Schnauze zwischen dem Auge und der Nasalöffnung jederseits etwas gewölbt, mit konvexen Körnchen bedeckt, die größer sind als die des Rückens. Oberfläche des Kopfs und dessen Seiten mit ganz feinen Körnchen bedeckt, die mit rundlichen Tuberkeln gemischt sind. Diese Kopftuberkeln nie größer als die des Rückens. Nasorostrale Schilder voneinander getrennt oder vorn nur eine kleine Strecke miteinander in Berührung. Zwischen beiden ein Körnchen. Rostrale 11/2 mal so breit wie hoch. Der zwischen dem Nasorosralen befindliche Winkel stumpfer als bei P. capensis.

Oberlabiale 9—10 an der Zahl. Das erstere deutlich pentagonal, ebenso hoch oder manchmal höher als breit, stets mit der Nasalöffnung in Berührung, was bei P. capensis nicht vorkommt (siehe Fig. 5).

8-9 Unterlabiale. Die 2 vordem Paare breiter als das Mentale. Letzteres mindestens 2rnal so hoch wie breit, nach hinten an Breite etwas abnehmend. Die hintere Seite dieser 5 Schuppen eine fast gerade Linie bildend.

Rücken mit kleinen, unregelmäßigen, sehr schwach konvexen Schüppchen oder Körnchen bedeckt, die pflasterförmig angeordnet sind. Zwischen diesen Schüppchen sehr große, leicht gekielte, ovale Tuberkel in mehr oder weniger regelmäßigen longitudinalen Serien angeordnet.

Sie sind etwas flacher als bei P. capensis. Die mediodorsalen Reihen weniger konvex und schwächer gekielt als die lateralen. Auf den Körperseiten sind die Tuberkel rundlicher und zahlreicher; sie verleihen dieser Gegend ein grobgranulöses Aussehen. Bauchschuppen übereinanderstehend, von vorn nach hinten an Größe zunehmend.

Gliedmaßen mit derselben Beschuppung wie der Rücken, aber mehr Tuberkel zeigend. Schwanz ziemlich lang mit deutlichen Ringen. Schüppchen glatt, klein und in unregelmäßigen Ringen angeordnet. Außerdem größere Tuberkel, auch in ringförmigen Reihen.

Diese Tuberkel länglicher und stärker gekielt als die des Rückens. Die auf der obern und den seitlichen Flächen des Schwanzes sichtbaren Ringe sind durch 2—3 Schüppchenreihen voneinander getrennt.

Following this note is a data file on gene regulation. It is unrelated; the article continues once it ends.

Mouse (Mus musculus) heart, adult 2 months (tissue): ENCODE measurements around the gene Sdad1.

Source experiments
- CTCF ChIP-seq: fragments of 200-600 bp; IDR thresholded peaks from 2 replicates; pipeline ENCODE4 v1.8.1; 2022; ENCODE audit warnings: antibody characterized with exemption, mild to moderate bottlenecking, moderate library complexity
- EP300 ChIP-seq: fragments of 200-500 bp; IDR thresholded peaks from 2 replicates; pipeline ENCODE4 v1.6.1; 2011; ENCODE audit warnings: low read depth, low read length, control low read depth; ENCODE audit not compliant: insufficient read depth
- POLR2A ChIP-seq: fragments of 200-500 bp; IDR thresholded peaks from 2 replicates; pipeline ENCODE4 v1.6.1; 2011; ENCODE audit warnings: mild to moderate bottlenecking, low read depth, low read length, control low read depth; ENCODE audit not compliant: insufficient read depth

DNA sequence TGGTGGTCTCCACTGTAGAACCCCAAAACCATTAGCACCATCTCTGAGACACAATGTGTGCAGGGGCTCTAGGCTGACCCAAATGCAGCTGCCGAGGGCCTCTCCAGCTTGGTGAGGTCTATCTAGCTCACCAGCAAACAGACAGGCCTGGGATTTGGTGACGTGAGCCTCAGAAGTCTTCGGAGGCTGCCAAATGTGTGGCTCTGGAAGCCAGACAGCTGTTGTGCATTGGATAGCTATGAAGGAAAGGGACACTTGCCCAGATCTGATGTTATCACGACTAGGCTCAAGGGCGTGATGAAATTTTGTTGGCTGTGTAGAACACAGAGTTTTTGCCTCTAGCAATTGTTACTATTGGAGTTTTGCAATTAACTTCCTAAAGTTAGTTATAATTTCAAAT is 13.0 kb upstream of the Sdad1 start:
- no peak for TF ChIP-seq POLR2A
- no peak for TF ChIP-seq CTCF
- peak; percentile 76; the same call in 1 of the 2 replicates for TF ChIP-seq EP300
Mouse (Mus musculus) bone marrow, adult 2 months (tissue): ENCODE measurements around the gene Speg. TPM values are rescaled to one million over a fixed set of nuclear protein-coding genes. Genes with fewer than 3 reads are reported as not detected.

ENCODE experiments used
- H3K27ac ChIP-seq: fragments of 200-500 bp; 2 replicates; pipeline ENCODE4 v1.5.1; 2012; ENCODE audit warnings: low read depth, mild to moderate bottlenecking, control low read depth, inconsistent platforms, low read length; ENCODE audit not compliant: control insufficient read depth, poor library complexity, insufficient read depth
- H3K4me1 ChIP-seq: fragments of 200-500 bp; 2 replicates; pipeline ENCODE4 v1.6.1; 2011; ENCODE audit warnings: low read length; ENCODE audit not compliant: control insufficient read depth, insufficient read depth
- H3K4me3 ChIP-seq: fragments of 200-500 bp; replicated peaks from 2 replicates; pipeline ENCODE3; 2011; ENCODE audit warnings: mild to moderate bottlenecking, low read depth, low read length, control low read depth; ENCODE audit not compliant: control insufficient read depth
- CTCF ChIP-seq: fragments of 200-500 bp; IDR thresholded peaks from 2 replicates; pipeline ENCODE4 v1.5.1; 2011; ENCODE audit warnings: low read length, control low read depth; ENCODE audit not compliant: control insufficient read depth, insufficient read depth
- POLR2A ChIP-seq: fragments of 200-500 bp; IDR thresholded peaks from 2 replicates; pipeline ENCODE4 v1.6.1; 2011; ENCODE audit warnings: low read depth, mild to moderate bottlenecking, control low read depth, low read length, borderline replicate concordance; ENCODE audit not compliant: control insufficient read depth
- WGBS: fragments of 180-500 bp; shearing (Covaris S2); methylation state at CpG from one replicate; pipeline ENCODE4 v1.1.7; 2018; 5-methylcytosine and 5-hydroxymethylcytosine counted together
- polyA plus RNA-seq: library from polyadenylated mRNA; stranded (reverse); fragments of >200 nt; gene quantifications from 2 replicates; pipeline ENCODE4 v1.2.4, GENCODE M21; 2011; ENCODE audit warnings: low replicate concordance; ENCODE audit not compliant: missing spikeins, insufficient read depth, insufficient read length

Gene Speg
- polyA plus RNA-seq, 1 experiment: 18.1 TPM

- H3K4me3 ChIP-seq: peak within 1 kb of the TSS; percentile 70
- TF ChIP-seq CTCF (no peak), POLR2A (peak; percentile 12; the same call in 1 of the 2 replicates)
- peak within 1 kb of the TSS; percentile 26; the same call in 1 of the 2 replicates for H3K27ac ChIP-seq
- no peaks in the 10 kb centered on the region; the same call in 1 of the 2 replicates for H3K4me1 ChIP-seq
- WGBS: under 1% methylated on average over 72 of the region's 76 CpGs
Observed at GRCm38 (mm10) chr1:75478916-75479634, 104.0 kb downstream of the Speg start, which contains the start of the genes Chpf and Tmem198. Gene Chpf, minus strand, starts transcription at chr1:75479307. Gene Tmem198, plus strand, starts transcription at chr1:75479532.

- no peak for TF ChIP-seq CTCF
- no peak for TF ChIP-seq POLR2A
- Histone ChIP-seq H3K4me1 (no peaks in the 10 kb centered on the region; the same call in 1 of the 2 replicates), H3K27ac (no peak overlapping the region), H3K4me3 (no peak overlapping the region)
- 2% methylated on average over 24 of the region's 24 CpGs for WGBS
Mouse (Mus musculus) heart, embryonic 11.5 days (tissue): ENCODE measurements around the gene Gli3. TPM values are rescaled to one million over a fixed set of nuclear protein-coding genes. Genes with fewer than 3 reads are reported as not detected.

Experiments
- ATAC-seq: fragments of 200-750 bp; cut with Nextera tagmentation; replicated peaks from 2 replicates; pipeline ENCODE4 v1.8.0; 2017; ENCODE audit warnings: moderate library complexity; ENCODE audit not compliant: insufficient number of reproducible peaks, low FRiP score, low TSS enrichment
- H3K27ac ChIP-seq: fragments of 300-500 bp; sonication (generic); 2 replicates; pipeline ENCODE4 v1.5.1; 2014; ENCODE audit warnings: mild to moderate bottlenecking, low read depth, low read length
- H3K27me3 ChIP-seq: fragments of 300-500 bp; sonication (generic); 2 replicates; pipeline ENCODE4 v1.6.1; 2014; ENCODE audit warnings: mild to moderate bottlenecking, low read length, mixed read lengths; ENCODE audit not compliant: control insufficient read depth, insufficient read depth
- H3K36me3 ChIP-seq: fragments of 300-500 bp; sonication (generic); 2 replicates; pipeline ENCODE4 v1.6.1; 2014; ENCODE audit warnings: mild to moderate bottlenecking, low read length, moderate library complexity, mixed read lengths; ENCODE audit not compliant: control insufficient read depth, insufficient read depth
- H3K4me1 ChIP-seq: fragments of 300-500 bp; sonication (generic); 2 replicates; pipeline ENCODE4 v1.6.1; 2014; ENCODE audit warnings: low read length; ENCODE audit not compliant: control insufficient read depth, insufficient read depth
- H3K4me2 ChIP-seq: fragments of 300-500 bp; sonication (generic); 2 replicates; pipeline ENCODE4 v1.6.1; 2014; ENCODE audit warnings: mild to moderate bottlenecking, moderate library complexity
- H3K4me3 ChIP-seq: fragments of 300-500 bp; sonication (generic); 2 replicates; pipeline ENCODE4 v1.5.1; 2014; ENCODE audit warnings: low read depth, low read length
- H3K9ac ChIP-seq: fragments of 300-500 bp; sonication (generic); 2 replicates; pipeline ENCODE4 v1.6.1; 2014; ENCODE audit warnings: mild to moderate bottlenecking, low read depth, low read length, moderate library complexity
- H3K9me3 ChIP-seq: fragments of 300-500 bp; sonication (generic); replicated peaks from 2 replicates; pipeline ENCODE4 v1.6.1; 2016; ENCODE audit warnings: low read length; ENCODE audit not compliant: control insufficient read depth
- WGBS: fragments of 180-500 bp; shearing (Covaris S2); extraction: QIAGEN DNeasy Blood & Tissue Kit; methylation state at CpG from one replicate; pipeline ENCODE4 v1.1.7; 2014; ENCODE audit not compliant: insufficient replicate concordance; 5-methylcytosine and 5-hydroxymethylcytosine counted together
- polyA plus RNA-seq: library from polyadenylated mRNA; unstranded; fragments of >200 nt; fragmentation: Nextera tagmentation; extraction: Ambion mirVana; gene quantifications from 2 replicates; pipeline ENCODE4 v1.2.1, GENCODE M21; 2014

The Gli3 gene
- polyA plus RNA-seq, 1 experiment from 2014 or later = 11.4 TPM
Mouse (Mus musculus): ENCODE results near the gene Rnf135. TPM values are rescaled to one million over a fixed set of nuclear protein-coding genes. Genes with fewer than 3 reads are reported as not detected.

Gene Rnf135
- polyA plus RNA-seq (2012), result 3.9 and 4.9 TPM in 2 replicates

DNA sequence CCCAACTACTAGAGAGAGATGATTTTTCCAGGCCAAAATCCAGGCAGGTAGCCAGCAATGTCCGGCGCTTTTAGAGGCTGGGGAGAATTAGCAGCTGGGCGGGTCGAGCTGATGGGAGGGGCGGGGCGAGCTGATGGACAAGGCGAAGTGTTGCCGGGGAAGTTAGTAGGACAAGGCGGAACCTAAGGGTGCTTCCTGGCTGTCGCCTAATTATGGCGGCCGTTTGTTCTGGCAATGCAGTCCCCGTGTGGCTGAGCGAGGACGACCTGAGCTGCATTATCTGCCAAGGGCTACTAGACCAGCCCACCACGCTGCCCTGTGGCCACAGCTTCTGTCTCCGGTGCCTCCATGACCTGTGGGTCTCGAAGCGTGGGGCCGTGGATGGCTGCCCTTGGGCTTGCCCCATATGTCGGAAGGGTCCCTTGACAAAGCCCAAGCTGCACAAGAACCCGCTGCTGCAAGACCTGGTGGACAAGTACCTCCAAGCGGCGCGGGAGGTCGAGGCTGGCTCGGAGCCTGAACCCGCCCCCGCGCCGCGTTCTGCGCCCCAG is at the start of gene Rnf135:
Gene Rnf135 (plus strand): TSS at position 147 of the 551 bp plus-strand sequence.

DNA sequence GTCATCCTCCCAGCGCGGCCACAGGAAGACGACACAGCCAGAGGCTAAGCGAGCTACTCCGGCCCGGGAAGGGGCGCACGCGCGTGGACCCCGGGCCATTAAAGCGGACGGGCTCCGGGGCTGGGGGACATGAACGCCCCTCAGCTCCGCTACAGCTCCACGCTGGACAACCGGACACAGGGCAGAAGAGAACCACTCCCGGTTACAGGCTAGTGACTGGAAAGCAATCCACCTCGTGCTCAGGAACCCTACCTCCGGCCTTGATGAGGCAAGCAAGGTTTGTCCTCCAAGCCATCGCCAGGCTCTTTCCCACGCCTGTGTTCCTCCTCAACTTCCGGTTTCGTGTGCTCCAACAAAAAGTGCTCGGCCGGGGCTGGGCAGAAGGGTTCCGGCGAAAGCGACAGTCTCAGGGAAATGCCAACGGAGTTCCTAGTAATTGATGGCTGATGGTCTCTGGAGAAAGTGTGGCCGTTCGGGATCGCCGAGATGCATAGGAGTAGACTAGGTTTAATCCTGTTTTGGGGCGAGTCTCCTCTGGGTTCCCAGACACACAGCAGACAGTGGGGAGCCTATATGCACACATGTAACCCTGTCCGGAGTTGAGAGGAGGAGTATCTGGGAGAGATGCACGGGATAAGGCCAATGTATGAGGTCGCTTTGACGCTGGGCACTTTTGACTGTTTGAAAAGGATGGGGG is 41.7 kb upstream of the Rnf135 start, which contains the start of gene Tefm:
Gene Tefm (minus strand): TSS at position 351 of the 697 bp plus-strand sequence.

Unterseite des Schwanzes mit großen, glatten, hexagonalen, übereinanderstehenden Schuppen versehen; die der Medianreihe breiter als die andern. Hauptfärbung hellbraun mit dunklern Zeichnungen auf dem Rücken und auf dem Schwanz. 5—6 dorsale, nicht immer regelmäßige Querstreifen; außerdem kleine, zerstreute Flecke. Gliedmaßen und Kopf auch mit kleinen braunen Tupfen. Kopf heller als der Körper, gelblich gefärbt Ein dunkler Streif von der Nasalöffnung durch das Auge bis oberhalb des Tym-panums reichend und dann mit dem gegenüberstehenden Streif auf dem Hinterkopf zusammentreffend und hier eine Wförmige Figur bildend. Unterseite des Leibs weiß, fleckenlos.


86 mm









Diese Species ist zwischen

P. capensis


P. formosus

zu stellen. Von diesen Arten ist sie durch die Beschuppung des Körpers, die Zahl und Form der Labialen und des Mentale und die Körperzeichnung leicht zu unterscheiden.



Pachydactylus weberi gariesensis HEWITT, 1932

Some new Species and Subspecies of South African Batrachians and Lizards. — Ann. Natal Mus., 7: 124, Pl. VI, fig. 8,9 – Terra typica: Garris


This description is based on nine specimens collected at Garies by Mr. B. Peers; they are now no. 17953 in the collection of the South African Museum. The relationship is with weberi Roux, now regarded as a form of capensis.

They differ from the type of weberi—which came from Klipfontein, a more northern locality of the same region—in the following respects: Naso-rostrals in contact; occiput covered with small scales, but lacking enlarged tubercles; dorsal surface of body without definite cross stripes, but with numerous dark spots.

I have not been able to examine a series of typical weberi. There is, however, a specimen in the South African Museum from Karibib which differs greatly from the Garies series, in that the occiput has many tubercles which are quite as large as the flat scales on the snout; but this specimen has the naso­rostrals united.

The Garies specimens have the following characters: The flattened enlarged scales on the snout are very much larger than any of the scales on the occiput, the latter being all small and granular, and likewise those of the interorbital region, except anteriorly, where they merge with the enlarged scales on the snout; on the dorsal surface of the neck a few small tubercles; dorsal tubercles of body fairly large and keeled, but flat, those over the mesial area decidedly smaller and not so closely approximated as those more laterally situated, which are more tubercular and densely disposed; belly with rather large flat scales, those on the breast smaller, those on throat all very minute. Naso-rostrals sometimes broadly in contact, some­times only narrowly so; in one young example only just meeting.

First labial either just entering the nostril or narrowly excluded therefrom. Symphysial shield narrowed behind, being there scarcely more than half the width of first labial. Toes with 5 complete subdigital lamellae at the expanded tips; also a median row of somewhat enlarged scales under the digit.

The tail is round and tapering, strongly segmented, each segment having posteriorly an incomplete ring of large, strongly keeled scales dorsally and laterally, about 8 such scales per segment. Ventral scales of tail large, smooth and fiat.